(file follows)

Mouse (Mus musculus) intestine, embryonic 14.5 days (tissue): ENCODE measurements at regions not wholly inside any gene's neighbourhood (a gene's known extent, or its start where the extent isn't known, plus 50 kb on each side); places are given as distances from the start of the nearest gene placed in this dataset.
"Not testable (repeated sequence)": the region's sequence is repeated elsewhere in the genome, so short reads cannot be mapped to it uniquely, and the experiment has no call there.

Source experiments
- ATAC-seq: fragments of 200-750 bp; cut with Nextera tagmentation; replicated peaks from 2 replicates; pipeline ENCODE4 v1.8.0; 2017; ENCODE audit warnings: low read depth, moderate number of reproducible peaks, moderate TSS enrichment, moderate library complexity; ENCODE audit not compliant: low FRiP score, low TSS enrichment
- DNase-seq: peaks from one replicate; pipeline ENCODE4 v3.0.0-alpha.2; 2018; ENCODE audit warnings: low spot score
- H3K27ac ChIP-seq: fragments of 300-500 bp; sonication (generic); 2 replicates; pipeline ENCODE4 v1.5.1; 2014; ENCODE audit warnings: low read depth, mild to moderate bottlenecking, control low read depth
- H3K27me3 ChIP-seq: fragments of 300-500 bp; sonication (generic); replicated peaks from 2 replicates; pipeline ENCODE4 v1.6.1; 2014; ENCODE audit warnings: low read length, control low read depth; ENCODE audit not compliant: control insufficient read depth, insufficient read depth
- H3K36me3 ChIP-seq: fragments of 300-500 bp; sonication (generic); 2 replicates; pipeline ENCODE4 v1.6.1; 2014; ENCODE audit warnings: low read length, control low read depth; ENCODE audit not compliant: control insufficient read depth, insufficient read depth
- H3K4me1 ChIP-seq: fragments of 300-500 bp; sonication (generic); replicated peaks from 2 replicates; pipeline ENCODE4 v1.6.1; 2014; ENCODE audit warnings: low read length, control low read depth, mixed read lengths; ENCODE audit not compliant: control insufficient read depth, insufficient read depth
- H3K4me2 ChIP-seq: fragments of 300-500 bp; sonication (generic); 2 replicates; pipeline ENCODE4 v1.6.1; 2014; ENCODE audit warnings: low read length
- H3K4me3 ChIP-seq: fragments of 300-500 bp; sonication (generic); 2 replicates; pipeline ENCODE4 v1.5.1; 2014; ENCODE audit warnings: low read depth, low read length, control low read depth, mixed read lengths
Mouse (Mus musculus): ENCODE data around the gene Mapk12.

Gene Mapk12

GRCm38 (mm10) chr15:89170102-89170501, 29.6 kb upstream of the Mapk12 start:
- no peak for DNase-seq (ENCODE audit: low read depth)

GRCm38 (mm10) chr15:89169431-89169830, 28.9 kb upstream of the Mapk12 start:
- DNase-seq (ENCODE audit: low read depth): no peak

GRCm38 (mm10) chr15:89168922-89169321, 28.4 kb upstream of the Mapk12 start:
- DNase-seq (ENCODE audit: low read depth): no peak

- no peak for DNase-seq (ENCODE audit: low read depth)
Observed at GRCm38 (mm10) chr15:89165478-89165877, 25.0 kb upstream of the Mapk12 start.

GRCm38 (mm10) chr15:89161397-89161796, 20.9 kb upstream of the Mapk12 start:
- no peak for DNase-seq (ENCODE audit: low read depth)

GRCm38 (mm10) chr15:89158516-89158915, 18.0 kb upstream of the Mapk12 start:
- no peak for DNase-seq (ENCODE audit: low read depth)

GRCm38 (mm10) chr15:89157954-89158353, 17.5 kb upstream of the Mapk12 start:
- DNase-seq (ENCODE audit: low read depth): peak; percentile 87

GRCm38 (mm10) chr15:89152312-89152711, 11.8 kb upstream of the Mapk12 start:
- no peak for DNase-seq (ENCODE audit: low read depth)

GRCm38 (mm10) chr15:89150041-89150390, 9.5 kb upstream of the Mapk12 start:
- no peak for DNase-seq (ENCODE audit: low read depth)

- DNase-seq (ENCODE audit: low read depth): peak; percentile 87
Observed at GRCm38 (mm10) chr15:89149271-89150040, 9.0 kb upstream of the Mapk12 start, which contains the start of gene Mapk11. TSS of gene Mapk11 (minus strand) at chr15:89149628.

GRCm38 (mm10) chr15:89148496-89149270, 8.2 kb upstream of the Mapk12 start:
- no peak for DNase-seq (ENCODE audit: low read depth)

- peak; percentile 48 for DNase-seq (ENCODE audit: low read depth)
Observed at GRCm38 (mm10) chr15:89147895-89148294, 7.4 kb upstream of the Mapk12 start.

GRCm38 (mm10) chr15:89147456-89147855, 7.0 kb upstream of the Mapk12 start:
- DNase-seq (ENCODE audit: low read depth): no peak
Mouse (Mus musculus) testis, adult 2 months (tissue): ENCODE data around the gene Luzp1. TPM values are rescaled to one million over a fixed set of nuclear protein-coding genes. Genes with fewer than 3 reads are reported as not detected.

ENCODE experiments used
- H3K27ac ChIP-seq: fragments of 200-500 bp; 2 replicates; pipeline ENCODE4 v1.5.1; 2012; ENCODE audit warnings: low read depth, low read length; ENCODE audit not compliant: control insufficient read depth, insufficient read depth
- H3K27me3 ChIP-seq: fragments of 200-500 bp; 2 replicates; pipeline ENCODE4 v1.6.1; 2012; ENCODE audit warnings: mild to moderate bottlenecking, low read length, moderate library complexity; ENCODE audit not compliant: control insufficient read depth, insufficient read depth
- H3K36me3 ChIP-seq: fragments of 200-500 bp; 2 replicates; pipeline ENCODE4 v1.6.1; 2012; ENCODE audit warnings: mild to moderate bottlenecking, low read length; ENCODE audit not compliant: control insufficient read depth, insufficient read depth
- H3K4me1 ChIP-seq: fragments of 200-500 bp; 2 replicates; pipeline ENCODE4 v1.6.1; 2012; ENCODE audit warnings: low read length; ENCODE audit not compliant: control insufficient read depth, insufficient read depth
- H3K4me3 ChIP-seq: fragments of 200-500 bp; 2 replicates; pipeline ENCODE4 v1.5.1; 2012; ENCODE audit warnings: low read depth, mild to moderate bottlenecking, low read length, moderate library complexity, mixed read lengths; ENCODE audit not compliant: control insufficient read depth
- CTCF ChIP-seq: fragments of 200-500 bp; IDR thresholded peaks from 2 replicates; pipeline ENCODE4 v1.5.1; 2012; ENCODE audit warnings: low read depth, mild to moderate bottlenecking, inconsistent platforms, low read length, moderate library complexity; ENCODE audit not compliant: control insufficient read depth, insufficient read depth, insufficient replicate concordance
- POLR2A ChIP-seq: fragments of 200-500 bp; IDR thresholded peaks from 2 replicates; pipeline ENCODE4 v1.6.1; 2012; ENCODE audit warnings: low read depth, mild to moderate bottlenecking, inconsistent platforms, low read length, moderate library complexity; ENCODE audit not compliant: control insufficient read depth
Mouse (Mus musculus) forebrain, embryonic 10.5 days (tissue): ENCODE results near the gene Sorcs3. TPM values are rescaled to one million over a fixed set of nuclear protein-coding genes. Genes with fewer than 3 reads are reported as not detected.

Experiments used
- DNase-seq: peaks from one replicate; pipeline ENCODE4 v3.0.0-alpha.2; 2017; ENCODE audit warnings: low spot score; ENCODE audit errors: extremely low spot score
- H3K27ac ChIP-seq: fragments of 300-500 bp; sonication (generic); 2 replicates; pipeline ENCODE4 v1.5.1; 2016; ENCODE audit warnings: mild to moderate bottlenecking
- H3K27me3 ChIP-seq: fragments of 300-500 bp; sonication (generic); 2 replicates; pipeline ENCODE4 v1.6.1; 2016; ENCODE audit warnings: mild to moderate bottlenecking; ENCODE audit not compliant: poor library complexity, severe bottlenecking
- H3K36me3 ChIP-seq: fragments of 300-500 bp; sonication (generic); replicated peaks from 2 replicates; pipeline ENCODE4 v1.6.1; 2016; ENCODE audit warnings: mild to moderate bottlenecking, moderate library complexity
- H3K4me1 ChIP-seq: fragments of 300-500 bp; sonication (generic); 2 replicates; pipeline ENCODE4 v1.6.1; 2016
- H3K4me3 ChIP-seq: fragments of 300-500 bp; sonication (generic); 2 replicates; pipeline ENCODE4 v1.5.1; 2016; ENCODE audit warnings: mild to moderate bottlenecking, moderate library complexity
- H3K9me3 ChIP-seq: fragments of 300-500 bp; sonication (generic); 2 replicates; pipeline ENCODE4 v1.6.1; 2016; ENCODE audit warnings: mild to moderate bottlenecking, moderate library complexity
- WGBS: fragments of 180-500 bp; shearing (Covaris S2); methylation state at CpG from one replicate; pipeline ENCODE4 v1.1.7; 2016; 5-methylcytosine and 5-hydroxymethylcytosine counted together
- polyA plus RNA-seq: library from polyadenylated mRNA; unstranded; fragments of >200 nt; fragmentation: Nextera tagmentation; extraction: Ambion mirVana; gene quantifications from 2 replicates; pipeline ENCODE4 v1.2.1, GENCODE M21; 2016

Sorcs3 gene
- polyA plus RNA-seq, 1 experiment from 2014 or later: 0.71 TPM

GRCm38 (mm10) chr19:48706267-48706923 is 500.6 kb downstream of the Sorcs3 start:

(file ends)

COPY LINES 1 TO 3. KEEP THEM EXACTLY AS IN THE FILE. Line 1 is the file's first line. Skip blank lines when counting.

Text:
Mouse (Mus musculus) intestine, embryonic 14.5 days (tissue): ENCODE measurements at regions not wholly inside any gene's neighbourhood (a gene's known extent, or its start where the extent isn't known, plus 50 kb on each side); places are given as distances from the start of the nearest gene placed in this dataset.
"Not testable (repeated sequence)": the region's sequence is repeated elsewhere in the genome, so short reads cannot be mapped to it uniquely, and the experiment has no call there.

Source experiments